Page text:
Monthly Music Review: September Release Party



Girls “Father, Son, Holy Ghost” (Girls/True Panthers)
Wilco “The Whole Love” (Wilco/DBPM)
Neon Indian “Era Extrana” (Neon Indian/Mom & Pop)

“Father, Son, Holy Ghost” released  Sept. 13

With the early release of the single, “Vomit,” there was no question that San Francisco group Girls’ second studio album, “Father, Son, Holy Ghost,” would be one of the most anticipated albums of the year. Already coming off a highly acclaimed debut album that introduced listeners to the sunny, Bay Area coastal pop sound that would characterize the San Francisco scene, Girls is highly underestimated as one of the greatest modern examples of how to write the perfect pop song.

Singer Christopher Owens’ voice is achingly fragile; perfect for songs that center on heartbreak, relationships, and everything else idol Buddy Holly shakily yelped over. “Father, Son, Holy Ghost” takes a step in a bigger direction than in their debut aptly titled, “Album.” The songs are longer, more elaborate and carefully thought out. One nice element of “Father, Son, Holy Ghost” is the addition of R&B back-up singers that gives the songs a well-rounded and supportive role in songs like “Love Life” and the Pink Floyd-style magnum opus, “Vomit.”

There are some songs that should have had a little more added to them, whether it be instrumentation or melody. Yet, this is all made up for with “Die,” a Black Sabbath-esque jam that jumps out and beats the living hell out of you. The tone of the song is completely unexpected, especially after nearly 45 minutes of heartbreak-based pop songs. “Father, Son, Holy Ghost” is a solid piece of work through and through that stays true to who they are as a band regardless of how people may feel about them. Amen to that.

“The Whole Love” release date Sept. 27

After the recent release of the less than satisfying “Wilco (TheAlbum),” Chicago’s favorite sons are back with their eighth studio album, “The Whole Love.” It is a warm, almost explorational composition of musical talent that recalls some of the best parts of their breakthrough album, “Yankee Hotel Foxtrot,” complete with experimental but subdued sounds. “The Whole Love” allows the band to broaden their musical prowess even further without diverting from their country-tinged roots.

“The Whole Love” is a shining example of Wilco’s talent at creating whole, encompassing albums—songs that remain enticing even after multiple listens; songs that complement one another in musicality and emotion from top to bottom. Wilco was never a band to single out one song on an album and expect it to get big or be a favorite. Wilco, in a way, are maternal when it comes to their material; each song is like a son or daughter, one never favored over the other in their family on their albums, especially “The Whole Love.” Each song gets the same meticulous, loving attention that it deserves.

The band sounds incredibly comfortable on “The Whole Love.” Instrumentally, the group hasn’t changed a whole lot in recent years; the same beautiful pop songs still get churned out like it’s nobody’s business while also including the occasional raucous rocker where the old days of their youth come out. The elusive flourishes by guitarist Nels Cline are few on this album, which is not a bad thing by any means. Cline, like any veteran guitarist in music, knows when to turn it down and spice it up at a snap of singer Jeff Tweedy’s finger. Tweedy’s lyricism on “The Whole Love” is heartfelt and touching, sincere and apologetic—in other words, pure Tweedy. “Dawned on Me” is the song Wilco was made to write, a tale of epiphany-like love that makes you want to grow a pair and tell that secret crush exactly how you feel. “Whole Love” recalls the sweetness of The Byrds with a dizzying little riff that is not the centerpiece of the song, but proves to be a good candidate for it.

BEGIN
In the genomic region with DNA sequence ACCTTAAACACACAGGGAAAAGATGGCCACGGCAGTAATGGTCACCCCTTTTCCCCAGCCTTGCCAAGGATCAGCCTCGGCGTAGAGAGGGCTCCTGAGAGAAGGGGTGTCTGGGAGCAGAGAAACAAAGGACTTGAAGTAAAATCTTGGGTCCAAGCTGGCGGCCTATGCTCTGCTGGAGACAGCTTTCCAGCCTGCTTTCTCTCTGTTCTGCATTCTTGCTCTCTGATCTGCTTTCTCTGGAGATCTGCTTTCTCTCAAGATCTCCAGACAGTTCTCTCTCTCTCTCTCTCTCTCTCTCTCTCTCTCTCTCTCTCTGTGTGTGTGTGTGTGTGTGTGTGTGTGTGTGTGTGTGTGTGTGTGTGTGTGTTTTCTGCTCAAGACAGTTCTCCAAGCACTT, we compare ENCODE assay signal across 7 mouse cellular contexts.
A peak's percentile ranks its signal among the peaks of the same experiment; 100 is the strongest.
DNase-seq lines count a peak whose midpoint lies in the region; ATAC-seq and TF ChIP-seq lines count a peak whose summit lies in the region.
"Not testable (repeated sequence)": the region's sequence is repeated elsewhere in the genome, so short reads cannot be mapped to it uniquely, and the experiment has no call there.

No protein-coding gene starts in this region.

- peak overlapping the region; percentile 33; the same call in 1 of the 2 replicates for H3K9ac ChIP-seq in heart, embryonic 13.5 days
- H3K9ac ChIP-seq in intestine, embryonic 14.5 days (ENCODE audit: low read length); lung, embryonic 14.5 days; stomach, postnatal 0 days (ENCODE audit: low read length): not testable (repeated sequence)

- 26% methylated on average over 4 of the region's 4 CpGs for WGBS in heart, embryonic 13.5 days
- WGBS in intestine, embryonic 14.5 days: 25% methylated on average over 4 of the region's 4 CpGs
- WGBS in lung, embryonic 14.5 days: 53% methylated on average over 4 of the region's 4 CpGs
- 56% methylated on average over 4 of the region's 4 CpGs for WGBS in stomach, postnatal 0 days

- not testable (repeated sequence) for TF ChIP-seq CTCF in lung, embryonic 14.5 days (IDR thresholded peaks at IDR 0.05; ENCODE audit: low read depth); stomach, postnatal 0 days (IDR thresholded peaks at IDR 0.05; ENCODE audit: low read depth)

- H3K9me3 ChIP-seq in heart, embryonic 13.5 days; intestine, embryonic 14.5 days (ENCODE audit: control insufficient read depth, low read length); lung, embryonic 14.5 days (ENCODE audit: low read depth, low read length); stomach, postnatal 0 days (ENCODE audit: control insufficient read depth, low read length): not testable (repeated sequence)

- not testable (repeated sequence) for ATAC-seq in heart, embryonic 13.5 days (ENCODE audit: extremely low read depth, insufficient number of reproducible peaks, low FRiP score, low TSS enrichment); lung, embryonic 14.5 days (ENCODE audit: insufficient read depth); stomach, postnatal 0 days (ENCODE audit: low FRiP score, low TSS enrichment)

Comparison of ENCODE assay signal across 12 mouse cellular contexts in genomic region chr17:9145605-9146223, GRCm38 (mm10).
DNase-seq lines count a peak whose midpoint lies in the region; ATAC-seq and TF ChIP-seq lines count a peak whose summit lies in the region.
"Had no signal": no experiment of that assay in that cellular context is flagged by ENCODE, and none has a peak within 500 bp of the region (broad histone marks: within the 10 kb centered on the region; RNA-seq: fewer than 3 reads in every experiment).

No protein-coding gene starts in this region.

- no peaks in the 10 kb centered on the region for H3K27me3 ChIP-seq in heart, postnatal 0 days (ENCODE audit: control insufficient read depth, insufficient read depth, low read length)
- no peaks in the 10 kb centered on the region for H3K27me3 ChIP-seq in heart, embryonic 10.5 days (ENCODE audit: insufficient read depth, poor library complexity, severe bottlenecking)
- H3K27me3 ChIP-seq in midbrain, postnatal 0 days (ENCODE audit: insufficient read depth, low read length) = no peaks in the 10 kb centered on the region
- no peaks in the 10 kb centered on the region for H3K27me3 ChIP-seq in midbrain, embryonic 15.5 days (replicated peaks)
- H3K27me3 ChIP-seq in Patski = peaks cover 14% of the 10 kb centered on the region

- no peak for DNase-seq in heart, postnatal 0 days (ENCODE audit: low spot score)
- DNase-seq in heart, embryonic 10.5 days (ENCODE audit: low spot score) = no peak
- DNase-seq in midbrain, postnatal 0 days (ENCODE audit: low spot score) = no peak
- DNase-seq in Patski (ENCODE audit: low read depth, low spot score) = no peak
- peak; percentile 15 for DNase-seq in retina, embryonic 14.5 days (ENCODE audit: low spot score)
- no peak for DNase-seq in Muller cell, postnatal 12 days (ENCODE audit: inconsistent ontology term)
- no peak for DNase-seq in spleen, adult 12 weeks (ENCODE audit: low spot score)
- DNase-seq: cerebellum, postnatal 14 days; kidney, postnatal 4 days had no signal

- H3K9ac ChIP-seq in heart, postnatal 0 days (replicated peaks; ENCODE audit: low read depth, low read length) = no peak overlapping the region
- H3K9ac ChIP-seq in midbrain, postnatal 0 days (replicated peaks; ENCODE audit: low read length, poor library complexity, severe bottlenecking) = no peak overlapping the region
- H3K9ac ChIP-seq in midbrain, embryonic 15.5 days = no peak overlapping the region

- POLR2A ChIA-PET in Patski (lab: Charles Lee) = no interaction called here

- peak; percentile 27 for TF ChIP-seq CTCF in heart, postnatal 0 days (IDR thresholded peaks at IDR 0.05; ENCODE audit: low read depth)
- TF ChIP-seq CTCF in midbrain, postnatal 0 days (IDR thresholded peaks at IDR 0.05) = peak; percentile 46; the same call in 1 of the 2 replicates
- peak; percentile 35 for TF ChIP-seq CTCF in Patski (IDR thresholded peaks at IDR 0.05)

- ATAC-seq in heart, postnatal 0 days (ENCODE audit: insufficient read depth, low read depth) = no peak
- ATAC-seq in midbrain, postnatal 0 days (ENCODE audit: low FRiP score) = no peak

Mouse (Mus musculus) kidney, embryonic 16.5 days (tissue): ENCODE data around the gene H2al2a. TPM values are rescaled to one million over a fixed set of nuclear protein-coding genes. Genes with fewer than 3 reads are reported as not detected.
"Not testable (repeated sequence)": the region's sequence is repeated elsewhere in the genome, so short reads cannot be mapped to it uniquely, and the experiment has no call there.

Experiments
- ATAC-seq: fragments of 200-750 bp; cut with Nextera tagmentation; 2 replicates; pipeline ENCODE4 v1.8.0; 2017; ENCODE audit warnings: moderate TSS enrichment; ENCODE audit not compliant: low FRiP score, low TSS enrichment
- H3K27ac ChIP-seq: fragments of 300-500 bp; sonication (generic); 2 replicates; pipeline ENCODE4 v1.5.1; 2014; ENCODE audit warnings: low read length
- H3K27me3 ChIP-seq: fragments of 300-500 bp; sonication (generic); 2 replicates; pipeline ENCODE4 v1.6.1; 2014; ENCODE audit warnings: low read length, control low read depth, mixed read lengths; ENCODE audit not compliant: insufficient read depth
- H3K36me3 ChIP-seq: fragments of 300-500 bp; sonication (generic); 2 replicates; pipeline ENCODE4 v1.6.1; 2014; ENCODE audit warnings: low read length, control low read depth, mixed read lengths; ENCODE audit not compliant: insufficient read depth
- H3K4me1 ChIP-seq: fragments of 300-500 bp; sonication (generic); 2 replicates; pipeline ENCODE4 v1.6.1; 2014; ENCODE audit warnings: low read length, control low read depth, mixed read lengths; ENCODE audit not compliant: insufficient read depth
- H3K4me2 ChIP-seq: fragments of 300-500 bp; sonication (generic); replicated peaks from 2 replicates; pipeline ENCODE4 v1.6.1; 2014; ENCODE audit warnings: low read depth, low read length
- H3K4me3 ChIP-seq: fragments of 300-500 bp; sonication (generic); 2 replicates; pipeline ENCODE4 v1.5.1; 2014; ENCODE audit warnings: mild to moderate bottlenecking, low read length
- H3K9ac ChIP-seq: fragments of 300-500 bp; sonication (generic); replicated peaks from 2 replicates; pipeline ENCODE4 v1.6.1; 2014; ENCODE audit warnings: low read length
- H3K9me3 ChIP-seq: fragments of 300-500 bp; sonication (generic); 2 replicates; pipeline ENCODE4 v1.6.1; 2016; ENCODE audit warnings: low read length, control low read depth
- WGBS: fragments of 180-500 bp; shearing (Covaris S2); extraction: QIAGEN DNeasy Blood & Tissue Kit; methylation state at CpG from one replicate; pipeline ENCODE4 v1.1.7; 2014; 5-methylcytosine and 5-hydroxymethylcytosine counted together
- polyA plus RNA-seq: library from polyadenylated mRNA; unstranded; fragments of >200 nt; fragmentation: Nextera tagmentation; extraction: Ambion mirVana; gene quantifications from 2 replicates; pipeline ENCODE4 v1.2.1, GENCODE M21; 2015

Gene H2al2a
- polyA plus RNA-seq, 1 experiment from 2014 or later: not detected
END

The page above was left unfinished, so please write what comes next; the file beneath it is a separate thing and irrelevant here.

There isn’t anything bad to say about “The Whole Love.” Wilco have been around for so long, that for them, writing songs as good as these are like breathing—you don’t wonder why, you just do.

Neon Indian
“Era Extrana” released Sept. 13

Channel the sounds of your favorite Sega cartridge through a vintage Moog synthesizer and you get one of the many sounds of Neon Indian. Hailing from Denton, Texas, Neon Indian is comprised of Allan Palomino, a pioneer in the genre known to many as “chillwave.” While his breakthrough album “Psychic Chasms” made everybody want to dig out their old L.A. Lights, the surrounding sounds of Palomino’s synth work made the album a hit within the indie community with everybody wondering what the talented 20-something would come out with next.

“Era Extrana” looks to capitalize where “Psychic Chasms” left off. You can tell that Palomino had wanted to do much more with “Psychic Chasms” which is played out in full with “Era Extrana.” While “Chasms’” sound was more like paint being splashed all over a wall, “Extrana” is a bit clouded and overcast. Songs such as “Fallout” and “Era Extrana” brood over and over, but go off course once and a while, which is interesting to hear. Influences such as Genesis and Joy Division shine through on more emotionally charged songs like “Halogen (I Could Be a Shadow)” and “Blindside Kiss” respectively.

“Extrana” is a fun album to listen to. The element that it has going for it is nostalgia. The sounds take you back to times when channels like PBS and WLIW21 aired cheap educational programs intended for kids. Who knew “Reading Rainbow” could be so melodic.